Exit Planning

Closely held businesses are the backbone of the American economy.  Despite the attention paid to the stock market, the 8500 public companies traded there provide only 24% of private sector employment; by contrast, 4.6 million closely held companies provide 76% of employment in the private sector.  Practically all the job generation in the country is in the closely held sector. What is the most cost effective means of retaining these businesses and the jobs they provide in our communities? Timely and effective succession planning.

In the early 1980s, studies showed that 30% of family businesses made it to the 2nd generation of family ownership and management and 15% made it to the 3rd generation. Twenty years later, a 2004 US Small Business Administration study found that only 15% made it to the 2nd generation and 5% to the 3rd. It gets worse. The small business monitor survey conducted by the Greater Cleveland Growth Association’s Council of Smaller Enterprises (COSE) found, for example, that only 21% of Cleveland family business owners have written a plan for succession.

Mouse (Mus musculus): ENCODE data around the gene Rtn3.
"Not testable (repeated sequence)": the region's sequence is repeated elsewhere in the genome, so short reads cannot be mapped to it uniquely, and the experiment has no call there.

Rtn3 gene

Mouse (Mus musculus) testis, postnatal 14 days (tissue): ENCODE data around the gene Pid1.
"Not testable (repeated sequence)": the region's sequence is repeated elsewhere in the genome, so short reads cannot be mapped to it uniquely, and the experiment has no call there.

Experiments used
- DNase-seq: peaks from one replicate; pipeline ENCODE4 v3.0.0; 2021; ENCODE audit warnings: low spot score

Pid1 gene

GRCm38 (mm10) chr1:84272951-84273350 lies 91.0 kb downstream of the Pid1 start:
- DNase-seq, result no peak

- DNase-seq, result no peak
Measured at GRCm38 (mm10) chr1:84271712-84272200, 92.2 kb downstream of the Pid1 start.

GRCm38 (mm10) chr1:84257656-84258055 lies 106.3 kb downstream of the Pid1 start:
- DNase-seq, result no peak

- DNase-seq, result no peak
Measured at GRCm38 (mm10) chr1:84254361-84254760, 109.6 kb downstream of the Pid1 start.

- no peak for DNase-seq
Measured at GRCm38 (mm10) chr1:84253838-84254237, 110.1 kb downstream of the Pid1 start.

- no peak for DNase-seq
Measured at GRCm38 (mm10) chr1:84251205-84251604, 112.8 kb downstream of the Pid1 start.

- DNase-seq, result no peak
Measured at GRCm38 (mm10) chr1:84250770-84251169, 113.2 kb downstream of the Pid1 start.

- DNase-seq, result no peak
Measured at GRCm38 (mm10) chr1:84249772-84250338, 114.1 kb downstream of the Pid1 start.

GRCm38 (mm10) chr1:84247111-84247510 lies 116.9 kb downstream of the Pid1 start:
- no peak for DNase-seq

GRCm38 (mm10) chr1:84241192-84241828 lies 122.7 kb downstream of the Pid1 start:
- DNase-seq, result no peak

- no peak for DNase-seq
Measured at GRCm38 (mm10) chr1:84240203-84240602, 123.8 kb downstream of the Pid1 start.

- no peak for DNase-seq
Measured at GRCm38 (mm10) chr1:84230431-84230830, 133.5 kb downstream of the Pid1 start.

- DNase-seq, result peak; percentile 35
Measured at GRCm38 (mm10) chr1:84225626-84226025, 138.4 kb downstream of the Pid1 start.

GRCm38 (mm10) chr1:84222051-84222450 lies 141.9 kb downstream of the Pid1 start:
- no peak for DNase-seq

The consequence of the absence of succession planning is that too frequently businesses are sold to competitors who may consolidate operations, reducing local employment, or may simply shut the doors and liquidate.  The failure to plan for business succession in small and middle-sized closely held businesses is the leading preventable cause of job loss in the U.S.

The Succession Planning Program at Kent State University is designed to provide business owners with the information they need to get started with their business transition; and to provide Economic Development Professionals with the information and resources to help them retain businesses and jobs in their communities.

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